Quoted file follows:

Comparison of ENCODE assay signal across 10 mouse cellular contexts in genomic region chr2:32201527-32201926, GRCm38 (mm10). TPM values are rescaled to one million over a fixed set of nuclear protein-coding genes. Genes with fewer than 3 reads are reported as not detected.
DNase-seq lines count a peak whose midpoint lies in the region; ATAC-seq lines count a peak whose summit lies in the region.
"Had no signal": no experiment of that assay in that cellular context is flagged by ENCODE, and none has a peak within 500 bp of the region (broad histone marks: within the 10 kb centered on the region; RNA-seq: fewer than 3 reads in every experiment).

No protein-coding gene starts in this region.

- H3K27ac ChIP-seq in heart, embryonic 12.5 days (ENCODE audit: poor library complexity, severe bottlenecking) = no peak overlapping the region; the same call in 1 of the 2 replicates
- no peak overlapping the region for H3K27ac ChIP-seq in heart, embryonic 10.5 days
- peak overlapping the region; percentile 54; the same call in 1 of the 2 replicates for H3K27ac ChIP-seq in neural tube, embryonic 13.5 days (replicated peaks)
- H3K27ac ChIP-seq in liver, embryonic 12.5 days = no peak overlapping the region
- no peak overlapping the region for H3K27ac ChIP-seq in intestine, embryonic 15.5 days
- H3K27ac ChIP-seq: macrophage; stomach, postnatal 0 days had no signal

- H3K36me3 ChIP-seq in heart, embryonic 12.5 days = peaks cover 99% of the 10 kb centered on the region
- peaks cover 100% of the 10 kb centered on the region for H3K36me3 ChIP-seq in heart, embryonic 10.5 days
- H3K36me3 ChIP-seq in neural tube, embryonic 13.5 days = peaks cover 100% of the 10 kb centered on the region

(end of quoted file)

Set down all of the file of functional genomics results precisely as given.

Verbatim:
Comparison of ENCODE assay signal across 10 mouse cellular contexts in genomic region chr2:32201527-32201926, GRCm38 (mm10). TPM values are rescaled to one million over a fixed set of nuclear protein-coding genes. Genes with fewer than 3 reads are reported as not detected.
DNase-seq lines count a peak whose midpoint lies in the region; ATAC-seq lines count a peak whose summit lies in the region.
"Had no signal": no experiment of that assay in that cellular context is flagged by ENCODE, and none has a peak within 500 bp of the region (broad histone marks: within the 10 kb centered on the region; RNA-seq: fewer than 3 reads in every experiment).

No protein-coding gene starts in this region.

- H3K27ac ChIP-seq in heart, embryonic 12.5 days (ENCODE audit: poor library complexity, severe bottlenecking) = no peak overlapping the region; the same call in 1 of the 2 replicates
- no peak overlapping the region for H3K27ac ChIP-seq in heart, embryonic 10.5 days
- peak overlapping the region; percentile 54; the same call in 1 of the 2 replicates for H3K27ac ChIP-seq in neural tube, embryonic 13.5 days (replicated peaks)
- H3K27ac ChIP-seq in liver, embryonic 12.5 days = no peak overlapping the region
- no peak overlapping the region for H3K27ac ChIP-seq in intestine, embryonic 15.5 days
- H3K27ac ChIP-seq: macrophage; stomach, postnatal 0 days had no signal

- H3K36me3 ChIP-seq in heart, embryonic 12.5 days = peaks cover 99% of the 10 kb centered on the region
- peaks cover 100% of the 10 kb centered on the region for H3K36me3 ChIP-seq in heart, embryonic 10.5 days
- H3K36me3 ChIP-seq in neural tube, embryonic 13.5 days = peaks cover 100% of the 10 kb centered on the region